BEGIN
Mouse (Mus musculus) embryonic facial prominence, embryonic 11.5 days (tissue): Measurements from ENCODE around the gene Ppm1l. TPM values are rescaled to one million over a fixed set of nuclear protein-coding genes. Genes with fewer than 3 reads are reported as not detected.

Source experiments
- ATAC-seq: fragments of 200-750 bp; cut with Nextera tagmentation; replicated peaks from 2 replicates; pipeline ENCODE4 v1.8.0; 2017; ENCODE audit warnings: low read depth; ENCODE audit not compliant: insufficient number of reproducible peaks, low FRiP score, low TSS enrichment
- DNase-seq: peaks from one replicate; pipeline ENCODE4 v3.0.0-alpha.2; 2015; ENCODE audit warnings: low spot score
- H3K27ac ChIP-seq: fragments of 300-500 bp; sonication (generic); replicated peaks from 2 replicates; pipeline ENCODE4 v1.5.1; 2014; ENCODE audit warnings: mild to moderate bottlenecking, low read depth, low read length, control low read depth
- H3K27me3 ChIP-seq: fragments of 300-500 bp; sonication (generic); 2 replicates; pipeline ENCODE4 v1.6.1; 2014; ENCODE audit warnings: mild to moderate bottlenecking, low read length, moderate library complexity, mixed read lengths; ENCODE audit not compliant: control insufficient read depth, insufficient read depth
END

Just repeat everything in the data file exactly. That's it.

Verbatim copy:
Mouse (Mus musculus) embryonic facial prominence, embryonic 11.5 days (tissue): Measurements from ENCODE around the gene Ppm1l. TPM values are rescaled to one million over a fixed set of nuclear protein-coding genes. Genes with fewer than 3 reads are reported as not detected.

Source experiments
- ATAC-seq: fragments of 200-750 bp; cut with Nextera tagmentation; replicated peaks from 2 replicates; pipeline ENCODE4 v1.8.0; 2017; ENCODE audit warnings: low read depth; ENCODE audit not compliant: insufficient number of reproducible peaks, low FRiP score, low TSS enrichment
- DNase-seq: peaks from one replicate; pipeline ENCODE4 v3.0.0-alpha.2; 2015; ENCODE audit warnings: low spot score
- H3K27ac ChIP-seq: fragments of 300-500 bp; sonication (generic); replicated peaks from 2 replicates; pipeline ENCODE4 v1.5.1; 2014; ENCODE audit warnings: mild to moderate bottlenecking, low read depth, low read length, control low read depth
- H3K27me3 ChIP-seq: fragments of 300-500 bp; sonication (generic); 2 replicates; pipeline ENCODE4 v1.6.1; 2014; ENCODE audit warnings: mild to moderate bottlenecking, low read length, moderate library complexity, mixed read lengths; ENCODE audit not compliant: control insufficient read depth, insufficient read depth